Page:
Researchers have shown an increase in HIV cases in Tijuana among people who inject drugs.

Researchers from the University of California, San Diego School of Medicine have presented data suggesting a new HIV epidemic in Tijuana, Mexico, partly due to unabated ‘drug tourism’ by the border closure internationally due to the COVID-19 pandemic. They found that the rate of HIV incidence among people who use drugs (PWID) in Tijuana had reached an all-time high of 11 per 100 person-years (PA), a statistical time measure that roughly translates to 11% per year.

The HIV incidence rate among San Diego PWIDs who cross the border to buy drugs was found to be lower at 2.77 per 100 PY, but still high compared to the HIV incidence rate among San Diego PWIDs. San Diego who do not cross the border, for whom the HIV incidence rate was zero.

Migration and mobility have long been key drivers of HIV transmission, especially among PWID who are vulnerable to HIV. The San Ysidro Port of Entry, which separates San Diego from Tijuana, is considered the busiest land border crossing in the Western Hemisphere, handling approximately 10 million pedestrians and 15 million vehicles carrying 25 million passengers per year . It is the fourth busiest in the world.

For years, HIV incidence in Tijuana was stable or declining, thanks in part to a multimillion-dollar effort by the Global Fund for HIV, Tuberculosis and Malaria to support needle exchange programs and country needle exchange and other public health measures; but that funding ended in 2013. Some Mexican government funding to community-based organizations providing HIV services to marginalized populations was cut in 2019. The emergence of the COVID-19 pandemic in 2020 diverted more resources from HIV prevention and treatment efforts, an already vulnerable population even more vulnerable.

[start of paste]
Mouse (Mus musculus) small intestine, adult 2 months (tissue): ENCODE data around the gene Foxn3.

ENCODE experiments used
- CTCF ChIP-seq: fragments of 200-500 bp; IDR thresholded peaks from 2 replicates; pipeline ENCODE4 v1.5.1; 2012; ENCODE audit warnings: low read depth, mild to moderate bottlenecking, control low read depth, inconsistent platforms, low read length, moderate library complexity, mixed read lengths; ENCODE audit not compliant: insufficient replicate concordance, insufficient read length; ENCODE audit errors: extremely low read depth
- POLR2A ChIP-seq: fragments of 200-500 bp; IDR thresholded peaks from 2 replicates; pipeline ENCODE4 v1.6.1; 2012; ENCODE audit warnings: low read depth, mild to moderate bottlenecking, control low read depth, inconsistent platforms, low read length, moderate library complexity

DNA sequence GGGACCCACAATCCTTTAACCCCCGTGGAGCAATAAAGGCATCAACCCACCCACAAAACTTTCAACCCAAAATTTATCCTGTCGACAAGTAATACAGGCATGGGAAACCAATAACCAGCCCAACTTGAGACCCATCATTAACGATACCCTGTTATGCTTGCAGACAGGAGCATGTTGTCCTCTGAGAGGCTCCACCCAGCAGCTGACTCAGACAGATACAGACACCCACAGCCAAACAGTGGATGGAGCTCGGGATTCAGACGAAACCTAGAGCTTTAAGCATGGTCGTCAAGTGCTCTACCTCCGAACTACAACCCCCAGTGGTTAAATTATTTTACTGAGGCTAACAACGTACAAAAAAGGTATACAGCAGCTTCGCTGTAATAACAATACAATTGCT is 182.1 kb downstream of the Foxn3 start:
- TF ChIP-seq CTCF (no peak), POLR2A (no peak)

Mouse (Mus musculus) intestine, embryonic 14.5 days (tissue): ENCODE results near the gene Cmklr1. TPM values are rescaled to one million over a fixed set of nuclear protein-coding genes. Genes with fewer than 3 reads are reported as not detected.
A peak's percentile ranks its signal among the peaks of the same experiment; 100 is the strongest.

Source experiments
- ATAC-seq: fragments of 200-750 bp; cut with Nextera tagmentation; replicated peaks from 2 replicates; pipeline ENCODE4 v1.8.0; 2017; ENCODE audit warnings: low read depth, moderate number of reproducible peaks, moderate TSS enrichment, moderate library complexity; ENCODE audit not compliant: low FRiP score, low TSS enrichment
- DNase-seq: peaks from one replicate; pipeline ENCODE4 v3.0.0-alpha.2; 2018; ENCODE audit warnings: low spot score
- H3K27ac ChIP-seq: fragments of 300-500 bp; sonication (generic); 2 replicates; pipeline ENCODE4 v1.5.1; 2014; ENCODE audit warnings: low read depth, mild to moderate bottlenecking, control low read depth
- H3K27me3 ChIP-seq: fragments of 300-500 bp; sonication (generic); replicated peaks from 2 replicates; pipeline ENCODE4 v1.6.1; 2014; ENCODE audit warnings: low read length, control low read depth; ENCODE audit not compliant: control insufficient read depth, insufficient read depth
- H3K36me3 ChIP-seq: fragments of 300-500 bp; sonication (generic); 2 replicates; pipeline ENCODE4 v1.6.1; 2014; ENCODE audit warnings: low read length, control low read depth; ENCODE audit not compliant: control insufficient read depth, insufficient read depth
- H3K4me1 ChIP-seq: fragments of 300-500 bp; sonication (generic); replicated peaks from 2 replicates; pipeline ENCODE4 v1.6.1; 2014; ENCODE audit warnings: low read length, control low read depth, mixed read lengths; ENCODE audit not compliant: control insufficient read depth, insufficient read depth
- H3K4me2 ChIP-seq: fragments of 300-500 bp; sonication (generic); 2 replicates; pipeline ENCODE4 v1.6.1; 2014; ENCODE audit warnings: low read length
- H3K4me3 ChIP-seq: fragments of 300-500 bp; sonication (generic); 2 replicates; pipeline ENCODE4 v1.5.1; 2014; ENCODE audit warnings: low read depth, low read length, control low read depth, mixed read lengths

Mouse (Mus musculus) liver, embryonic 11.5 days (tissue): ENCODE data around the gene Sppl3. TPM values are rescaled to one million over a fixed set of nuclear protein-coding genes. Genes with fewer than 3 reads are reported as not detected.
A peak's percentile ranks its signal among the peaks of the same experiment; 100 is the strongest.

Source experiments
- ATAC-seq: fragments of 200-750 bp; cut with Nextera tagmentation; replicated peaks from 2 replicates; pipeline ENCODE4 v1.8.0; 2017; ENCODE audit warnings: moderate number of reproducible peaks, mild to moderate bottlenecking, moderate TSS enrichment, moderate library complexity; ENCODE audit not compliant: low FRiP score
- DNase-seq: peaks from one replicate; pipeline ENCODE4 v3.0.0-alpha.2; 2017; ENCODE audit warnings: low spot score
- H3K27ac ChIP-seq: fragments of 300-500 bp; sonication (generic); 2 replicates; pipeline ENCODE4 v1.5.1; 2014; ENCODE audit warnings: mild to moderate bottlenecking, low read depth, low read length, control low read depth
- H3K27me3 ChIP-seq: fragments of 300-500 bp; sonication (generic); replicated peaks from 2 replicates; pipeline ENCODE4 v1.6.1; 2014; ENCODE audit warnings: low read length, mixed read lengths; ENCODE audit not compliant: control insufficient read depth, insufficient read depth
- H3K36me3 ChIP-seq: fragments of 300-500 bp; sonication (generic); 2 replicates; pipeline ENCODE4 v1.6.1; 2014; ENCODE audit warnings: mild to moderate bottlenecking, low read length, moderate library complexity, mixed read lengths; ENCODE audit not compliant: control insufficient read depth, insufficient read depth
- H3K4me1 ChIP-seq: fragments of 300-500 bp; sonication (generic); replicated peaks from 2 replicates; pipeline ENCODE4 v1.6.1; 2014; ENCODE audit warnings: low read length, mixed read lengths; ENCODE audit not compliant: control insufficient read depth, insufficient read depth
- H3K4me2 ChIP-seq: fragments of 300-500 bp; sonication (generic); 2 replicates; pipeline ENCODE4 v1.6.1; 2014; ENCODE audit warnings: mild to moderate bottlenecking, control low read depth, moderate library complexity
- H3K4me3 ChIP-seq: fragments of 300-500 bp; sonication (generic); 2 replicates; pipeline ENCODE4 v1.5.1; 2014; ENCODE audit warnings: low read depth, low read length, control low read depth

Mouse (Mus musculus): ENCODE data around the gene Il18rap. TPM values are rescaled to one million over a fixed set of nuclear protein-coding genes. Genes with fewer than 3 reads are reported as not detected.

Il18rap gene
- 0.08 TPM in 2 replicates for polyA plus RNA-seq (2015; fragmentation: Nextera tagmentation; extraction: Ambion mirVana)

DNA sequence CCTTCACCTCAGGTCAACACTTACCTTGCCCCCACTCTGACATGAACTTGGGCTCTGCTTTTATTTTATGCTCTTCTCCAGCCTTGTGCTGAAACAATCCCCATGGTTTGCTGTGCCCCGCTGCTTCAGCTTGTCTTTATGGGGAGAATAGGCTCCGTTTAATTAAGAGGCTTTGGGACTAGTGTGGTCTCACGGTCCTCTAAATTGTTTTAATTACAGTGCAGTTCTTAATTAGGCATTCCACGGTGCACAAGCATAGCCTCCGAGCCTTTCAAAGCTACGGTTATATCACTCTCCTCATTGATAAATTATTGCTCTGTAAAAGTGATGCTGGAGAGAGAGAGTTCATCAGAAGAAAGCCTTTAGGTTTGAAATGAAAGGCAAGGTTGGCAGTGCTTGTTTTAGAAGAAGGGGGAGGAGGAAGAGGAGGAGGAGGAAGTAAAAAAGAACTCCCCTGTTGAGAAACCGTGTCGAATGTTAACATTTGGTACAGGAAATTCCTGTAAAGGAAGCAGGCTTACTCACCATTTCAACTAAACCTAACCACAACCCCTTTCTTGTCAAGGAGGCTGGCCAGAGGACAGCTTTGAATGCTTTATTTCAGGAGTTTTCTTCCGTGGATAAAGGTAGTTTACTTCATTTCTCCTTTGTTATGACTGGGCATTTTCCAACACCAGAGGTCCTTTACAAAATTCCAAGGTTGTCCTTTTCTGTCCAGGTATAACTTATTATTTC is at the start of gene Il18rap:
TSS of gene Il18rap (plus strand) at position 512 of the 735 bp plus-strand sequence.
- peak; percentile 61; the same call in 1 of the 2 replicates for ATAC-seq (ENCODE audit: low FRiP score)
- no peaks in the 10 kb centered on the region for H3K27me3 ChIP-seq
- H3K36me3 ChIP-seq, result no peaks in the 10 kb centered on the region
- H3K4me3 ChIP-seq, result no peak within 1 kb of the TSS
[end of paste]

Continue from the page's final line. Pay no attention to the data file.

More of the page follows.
According to Gudelia Rangel, PhD, co-director of this study and researcher at El Colegio de la Frontera Norte and the US-Mexico Border Health Commission, “It is important to understand that public health issues like this are binational in nature. Viruses don’t stay in one place and we need to work closely with partners on both sides of the border to find the right resources.

The research team includes Britt Skaathun, PhD, assistant professor; Antoine Chaillon, MD, PhD, associate professor; Annick Borquez, PhD, assistant lecturer; Tetyana Vasylyev, PhD, assistant professor; Irina Artamanova; Alicia Harvey-Vera, PhD; Carlos F. Vera and Brendon Woodworth, all at UC San Diego, with Caroline Ignacio, PhD, Columbia University.

The researchers said the findings underscore the urgency of restoring and expanding efforts such as mobile needle-exchange programs and better access to responsive health services providing antiviral therapies and pre-exposure prophylaxis ( PrEP), drugs that significantly reduce the risk of HIV infection for people at high risk.